Hope everyone has a wonderful New Year–stay safe! 

Vegetarian Dinner Ideas

I currently have a request out on Facebook for more vegetarian dinner ideas, so I figured I would make a go-to list of some of our favorites, and hopefully some people will add their own.  We have tried to cut down on meat consumption for cost, health, and sustainability reasons.  Here are a few ideas/recipes that we have enjoyed.  Some we will add meat to sometimes, but it is nice that meat does not need to the feature and it could go either way.  All of these are pretty kid-friendly.

  • Falafels:  I have used this recipe several times and love it. Edited to add:  as I am making these, I realized I did not put that we don’t generally deep fry the falafels.  We coat them in a little extra bread crumbs and fry up on the griddle with a little oil. 
  • Veggie stir-fry:  Pretty easy in the summer, but even in the winter, it is doable with frozen veggies.  Costco has a big bag of stir-fry veggies for cheap that is actually pretty good (except for the mushrooms; those are nasty so pick them out before you cook and then add your own mushrooms, in my opinion!).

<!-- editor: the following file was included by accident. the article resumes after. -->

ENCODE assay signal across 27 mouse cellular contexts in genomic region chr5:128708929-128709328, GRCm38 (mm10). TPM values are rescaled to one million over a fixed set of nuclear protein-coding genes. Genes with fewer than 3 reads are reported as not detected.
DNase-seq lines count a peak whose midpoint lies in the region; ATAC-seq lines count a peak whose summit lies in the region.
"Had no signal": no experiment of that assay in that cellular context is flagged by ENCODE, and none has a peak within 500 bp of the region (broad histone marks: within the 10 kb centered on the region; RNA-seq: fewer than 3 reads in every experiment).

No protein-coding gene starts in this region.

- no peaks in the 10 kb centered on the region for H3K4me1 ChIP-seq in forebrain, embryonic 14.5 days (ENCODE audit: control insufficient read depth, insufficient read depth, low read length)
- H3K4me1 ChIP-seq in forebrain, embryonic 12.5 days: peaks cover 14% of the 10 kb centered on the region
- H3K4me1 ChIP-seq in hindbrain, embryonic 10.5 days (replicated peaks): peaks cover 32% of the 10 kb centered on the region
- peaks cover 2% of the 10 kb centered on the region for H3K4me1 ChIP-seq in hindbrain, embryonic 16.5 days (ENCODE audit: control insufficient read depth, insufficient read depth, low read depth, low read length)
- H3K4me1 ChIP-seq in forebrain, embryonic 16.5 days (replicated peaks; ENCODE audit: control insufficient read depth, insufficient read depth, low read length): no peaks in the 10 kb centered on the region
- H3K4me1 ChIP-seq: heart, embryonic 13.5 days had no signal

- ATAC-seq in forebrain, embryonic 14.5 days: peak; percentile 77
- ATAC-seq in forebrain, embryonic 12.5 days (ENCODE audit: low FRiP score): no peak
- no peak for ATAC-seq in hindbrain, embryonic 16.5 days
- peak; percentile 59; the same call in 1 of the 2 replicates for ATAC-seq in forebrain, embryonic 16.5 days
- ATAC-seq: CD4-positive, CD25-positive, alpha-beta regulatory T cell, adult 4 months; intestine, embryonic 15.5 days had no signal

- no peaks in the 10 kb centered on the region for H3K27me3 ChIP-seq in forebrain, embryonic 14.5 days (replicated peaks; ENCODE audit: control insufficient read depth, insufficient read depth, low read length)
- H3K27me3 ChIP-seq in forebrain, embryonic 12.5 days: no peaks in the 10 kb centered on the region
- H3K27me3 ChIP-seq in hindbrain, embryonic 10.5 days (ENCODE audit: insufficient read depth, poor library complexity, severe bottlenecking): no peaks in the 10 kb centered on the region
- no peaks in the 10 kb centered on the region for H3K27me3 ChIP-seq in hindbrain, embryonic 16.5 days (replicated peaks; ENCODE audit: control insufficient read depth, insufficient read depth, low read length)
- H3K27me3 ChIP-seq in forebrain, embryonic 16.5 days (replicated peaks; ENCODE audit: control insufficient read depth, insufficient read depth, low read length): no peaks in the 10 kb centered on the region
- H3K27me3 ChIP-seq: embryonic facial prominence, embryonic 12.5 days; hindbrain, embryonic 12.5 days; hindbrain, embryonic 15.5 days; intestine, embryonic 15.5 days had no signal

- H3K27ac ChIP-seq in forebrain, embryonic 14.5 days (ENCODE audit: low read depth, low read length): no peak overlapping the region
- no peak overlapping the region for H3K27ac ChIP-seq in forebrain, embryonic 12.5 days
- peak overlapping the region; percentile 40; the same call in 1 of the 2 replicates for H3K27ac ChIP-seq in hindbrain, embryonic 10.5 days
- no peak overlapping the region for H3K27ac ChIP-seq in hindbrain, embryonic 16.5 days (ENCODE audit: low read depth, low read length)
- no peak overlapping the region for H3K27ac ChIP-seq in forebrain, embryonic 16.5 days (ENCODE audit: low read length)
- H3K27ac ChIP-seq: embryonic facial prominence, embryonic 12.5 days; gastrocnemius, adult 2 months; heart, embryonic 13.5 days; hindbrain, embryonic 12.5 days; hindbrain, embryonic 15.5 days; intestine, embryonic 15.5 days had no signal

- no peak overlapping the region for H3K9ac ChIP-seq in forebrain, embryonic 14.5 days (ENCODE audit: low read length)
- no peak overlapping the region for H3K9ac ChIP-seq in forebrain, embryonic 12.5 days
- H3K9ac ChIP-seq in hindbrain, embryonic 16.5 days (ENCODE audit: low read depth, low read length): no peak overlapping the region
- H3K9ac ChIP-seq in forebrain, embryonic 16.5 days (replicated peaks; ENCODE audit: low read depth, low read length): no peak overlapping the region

• Black bean tostadas (or tacos, quesadillas, etc).  I usually put either dried pinto beans or black beans in the crock pot in the morning on high and they are ready by dinner as “refried” beans.  Here is an easy recipe for this.  Black bean tostadas are great topped with a fried egg!
  • Spinach lasagna
  • Lentil stew:  I made the recipe from Simply in Season recently and it was wonderful (as are most things in there I have tried!).  The recipe can be found here.  I added a few cubes of chicken stock (I freeze homemade stock in ice cube trays, then put in freezer bags for easy thawing and use) for flavor and doubled the tomatoes (using tomatoes I had canned over the summer).  I also added polish sausage, but this certainly is not necessary, which is why I still include it here.  Edit:  use more stock than water.  It has so many added nutrients and when it is homemade, you don’t have to worry about all the salt.  Also, pearl barley makes a great addition!
  • Vegetarian Chili